By Melissa Hope Ditmore
This December marks the 60th anniversary of the Universal Declaration of Human Rights . The right to livelihood is enshrined in the declaration. I mention this because it is one of the rights most often denied to sex workers.
Around the world, people turn to sex work in the hope that it will enable them to earn a living. But authorities and misguided anti-prostitution policies routinely deny them that right.
The Sex Workers Project at the Urban Justice Center has released two reports highlighting this fact. (See them at here). Sex workers interviewed for these reports described becoming involved in commercial sex for financial reasons, and they described the difficulties faced by unskilled workers, especially transgender workers, in their efforts to earn a living wage.
One of the reports, Behind Closed Doors, quotes one sex worker on her financial aims: “I have goals that change based on what bills need to be paid, what expenses I’ve had, and what my current ‘improve my situation’ goals are.”
In the report Revolving Door, a transgender sex worker describes what she faced when looking for mainstream work: “I want to get a job where I’m respected – basically, where I’m not discriminated against.” Sex workers from other countries explain that they came to the United States to pursue economic opportunities not available in their native lands.
Sex workers support themselves and their families with their income. However, their income, personal safety and human rights are jeopardized by attempts to eliminate sex work, including prohibitions on it.
In some places, the rule of law is absent, which leads to violations of everyone’s rights. In other places like the United States, where sex workers are criminalized, it is difficult if not futile for sex workers to report incidents of violence to the police, because the state and its agents – police and military forces – are the groups most involved in violating sex workers’ human rights.
Sex workers who are brave enough to report violent experiences often find that their complaints are not investigated or even rejected outright. Criminals know they can assault sex workers with impunity because such crimes are highly unlikely to be prosecuted.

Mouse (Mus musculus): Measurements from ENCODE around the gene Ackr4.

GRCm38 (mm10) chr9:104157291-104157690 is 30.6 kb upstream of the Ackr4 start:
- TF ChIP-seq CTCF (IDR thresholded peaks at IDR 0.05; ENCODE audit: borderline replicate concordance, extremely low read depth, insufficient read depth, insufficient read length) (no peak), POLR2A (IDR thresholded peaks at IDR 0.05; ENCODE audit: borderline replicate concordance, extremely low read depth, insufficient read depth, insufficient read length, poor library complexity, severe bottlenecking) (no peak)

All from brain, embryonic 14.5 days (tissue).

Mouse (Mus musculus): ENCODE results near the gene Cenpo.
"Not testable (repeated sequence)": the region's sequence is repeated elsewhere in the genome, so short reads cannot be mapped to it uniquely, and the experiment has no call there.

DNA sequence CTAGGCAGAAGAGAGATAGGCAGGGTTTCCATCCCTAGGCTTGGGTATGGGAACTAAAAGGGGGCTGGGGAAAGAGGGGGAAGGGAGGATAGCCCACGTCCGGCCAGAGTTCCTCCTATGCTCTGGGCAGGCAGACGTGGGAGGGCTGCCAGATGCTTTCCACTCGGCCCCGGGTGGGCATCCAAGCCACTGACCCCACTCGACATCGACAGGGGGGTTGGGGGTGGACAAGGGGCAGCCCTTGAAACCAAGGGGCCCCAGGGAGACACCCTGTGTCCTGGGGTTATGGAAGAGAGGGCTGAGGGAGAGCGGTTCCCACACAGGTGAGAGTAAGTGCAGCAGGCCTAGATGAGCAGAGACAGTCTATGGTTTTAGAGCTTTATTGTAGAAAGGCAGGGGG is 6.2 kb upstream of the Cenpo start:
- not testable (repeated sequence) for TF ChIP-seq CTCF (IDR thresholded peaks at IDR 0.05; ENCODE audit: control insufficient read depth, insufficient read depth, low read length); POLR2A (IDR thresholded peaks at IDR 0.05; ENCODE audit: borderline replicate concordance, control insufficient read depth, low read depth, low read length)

Economic motives for sex work combine with these abusive police practices to create higher levels of potential violence against women with few economic opportunities.
All people who press forward with sexual assault cases face intense scrutiny, but in New York State, for example, the law makes it more difficult for people charged with a prostitution-related crime to bring such a case. Right now in New York City, the crackdown has expanded to include even legal forms of sex work.
For example, people who work in venues involving bondage and domination are being targeted in vice raids and being charged with prostitution, even though the work involves no sexual contact with clients. Police go after these people because they are already marginalized as sex workers. Many then plead guilty to crimes they did not commit because taking their cases to trial could result in exposure that risks their future ability to get a job in the mainstream sector.
In fact, that is perhaps the worst consequence of prostitution-related arrests: the barrier to finding other work that the arrest record creates – especially work that offers a living wage.
Sex workers around the world use the slogan “Only rights can stop the wrongs.” On the 60th anniversary of the Universal Declaration of Human Rights, this statement of fact highlights the urgent need for a rights-based policy approach to sex work, as to other social issues.
Melissa Ditmore is a research and advocacy consultant with the Sex Workers Project at the Urban Justice Center.